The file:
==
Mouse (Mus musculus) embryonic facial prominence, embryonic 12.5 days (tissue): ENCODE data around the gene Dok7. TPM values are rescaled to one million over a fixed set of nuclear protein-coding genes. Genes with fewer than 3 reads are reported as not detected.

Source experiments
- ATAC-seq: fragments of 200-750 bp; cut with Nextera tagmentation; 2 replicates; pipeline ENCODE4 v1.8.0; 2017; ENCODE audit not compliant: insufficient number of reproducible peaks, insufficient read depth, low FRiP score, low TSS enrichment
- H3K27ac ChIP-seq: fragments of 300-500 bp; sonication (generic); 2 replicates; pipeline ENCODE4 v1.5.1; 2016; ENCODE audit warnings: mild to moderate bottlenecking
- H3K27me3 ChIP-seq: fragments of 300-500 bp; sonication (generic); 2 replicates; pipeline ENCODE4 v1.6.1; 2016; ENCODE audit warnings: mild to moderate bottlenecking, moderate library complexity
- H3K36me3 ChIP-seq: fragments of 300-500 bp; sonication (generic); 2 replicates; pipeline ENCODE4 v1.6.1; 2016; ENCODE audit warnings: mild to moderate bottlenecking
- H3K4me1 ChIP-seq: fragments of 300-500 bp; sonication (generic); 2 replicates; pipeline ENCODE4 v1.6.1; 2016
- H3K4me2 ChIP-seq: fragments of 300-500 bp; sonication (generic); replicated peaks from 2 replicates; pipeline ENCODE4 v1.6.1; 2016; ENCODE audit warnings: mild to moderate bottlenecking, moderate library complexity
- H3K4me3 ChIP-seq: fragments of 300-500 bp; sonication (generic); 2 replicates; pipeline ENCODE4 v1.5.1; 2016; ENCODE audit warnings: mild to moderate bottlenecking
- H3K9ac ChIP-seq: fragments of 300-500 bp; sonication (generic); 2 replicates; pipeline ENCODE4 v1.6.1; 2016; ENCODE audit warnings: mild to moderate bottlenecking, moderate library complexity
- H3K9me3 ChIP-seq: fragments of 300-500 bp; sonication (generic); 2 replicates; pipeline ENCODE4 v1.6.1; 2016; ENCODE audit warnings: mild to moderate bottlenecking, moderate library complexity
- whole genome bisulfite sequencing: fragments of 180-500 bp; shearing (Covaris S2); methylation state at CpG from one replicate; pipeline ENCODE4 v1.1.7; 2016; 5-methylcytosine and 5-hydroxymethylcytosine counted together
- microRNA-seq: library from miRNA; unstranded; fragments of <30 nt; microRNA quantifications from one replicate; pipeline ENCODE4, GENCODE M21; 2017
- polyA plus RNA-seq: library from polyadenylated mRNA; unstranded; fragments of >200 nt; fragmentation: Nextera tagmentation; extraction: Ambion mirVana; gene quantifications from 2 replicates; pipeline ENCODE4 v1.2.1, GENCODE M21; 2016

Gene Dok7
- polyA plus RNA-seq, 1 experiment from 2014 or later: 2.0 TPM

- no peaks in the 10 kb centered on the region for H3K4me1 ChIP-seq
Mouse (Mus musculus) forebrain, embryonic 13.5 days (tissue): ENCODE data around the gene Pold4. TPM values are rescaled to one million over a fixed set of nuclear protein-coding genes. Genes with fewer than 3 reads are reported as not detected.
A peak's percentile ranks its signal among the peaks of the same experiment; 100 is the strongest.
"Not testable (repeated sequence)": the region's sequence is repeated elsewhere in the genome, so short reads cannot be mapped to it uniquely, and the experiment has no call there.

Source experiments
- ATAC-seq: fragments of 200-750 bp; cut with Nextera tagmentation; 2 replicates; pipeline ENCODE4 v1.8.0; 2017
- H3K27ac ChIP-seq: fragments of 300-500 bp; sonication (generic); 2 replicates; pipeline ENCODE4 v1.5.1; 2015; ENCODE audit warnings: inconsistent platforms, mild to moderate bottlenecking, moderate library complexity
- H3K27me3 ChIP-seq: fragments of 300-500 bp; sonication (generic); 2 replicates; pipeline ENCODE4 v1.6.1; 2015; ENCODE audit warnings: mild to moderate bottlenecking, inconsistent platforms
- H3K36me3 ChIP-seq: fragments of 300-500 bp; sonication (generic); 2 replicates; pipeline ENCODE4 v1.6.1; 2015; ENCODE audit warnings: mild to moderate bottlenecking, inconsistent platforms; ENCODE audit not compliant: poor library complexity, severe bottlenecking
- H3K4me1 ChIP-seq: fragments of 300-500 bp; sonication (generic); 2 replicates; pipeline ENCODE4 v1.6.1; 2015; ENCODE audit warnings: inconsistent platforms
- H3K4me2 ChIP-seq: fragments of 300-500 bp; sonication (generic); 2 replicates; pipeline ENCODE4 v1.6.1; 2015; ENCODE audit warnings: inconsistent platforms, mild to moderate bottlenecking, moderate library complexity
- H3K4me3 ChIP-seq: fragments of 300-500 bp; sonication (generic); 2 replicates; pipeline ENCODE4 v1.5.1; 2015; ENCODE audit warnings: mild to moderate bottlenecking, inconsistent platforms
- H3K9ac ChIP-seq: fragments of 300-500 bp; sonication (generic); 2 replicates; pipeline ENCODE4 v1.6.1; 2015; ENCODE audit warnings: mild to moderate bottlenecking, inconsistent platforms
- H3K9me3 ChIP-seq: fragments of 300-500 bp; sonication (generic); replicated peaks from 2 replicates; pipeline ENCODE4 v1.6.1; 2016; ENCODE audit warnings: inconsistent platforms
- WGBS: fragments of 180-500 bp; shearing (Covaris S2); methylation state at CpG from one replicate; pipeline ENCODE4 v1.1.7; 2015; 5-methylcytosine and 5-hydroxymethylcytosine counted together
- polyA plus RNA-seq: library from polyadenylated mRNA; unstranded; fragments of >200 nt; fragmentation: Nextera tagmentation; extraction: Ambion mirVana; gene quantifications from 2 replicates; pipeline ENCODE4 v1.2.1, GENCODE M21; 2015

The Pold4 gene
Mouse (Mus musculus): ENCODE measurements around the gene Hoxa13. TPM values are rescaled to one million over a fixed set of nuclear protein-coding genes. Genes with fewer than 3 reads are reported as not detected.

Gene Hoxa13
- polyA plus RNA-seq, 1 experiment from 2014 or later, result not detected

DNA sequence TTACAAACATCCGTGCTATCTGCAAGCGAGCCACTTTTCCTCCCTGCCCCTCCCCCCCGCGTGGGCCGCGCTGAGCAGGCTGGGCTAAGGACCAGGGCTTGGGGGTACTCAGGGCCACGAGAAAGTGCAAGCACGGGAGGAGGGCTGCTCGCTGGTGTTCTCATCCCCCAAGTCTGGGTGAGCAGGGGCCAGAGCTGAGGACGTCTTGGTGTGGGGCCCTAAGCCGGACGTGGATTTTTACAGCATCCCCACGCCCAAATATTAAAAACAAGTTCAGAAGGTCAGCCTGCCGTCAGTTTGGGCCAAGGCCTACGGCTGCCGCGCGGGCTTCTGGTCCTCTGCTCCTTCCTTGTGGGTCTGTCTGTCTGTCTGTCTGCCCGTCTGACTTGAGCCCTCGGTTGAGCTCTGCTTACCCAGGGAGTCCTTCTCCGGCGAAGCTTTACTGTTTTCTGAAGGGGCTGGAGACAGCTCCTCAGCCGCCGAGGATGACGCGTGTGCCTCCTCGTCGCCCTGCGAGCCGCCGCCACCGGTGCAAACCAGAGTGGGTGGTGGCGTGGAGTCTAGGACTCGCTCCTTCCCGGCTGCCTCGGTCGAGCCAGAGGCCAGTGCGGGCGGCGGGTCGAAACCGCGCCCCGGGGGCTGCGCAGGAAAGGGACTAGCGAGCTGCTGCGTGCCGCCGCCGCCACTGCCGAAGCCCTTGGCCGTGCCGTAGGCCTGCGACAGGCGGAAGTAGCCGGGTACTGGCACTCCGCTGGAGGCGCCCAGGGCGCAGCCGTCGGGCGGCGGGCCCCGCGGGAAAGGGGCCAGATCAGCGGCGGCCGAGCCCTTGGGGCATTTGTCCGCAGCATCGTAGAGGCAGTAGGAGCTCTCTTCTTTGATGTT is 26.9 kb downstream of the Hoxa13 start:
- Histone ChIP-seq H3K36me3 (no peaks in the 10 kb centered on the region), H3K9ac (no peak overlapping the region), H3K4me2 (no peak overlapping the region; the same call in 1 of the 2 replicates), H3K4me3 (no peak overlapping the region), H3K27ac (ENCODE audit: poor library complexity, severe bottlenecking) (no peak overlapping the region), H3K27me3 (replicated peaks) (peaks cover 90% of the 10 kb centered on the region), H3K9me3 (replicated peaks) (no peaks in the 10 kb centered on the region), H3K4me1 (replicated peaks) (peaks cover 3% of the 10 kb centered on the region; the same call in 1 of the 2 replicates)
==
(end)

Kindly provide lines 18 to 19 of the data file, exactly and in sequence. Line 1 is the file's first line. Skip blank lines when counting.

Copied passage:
Mouse (Mus musculus) forebrain, embryonic 13.5 days (tissue): ENCODE data around the gene Pold4. TPM values are rescaled to one million over a fixed set of nuclear protein-coding genes. Genes with fewer than 3 reads are reported as not detected.
A peak's percentile ranks its signal among the peaks of the same experiment; 100 is the strongest.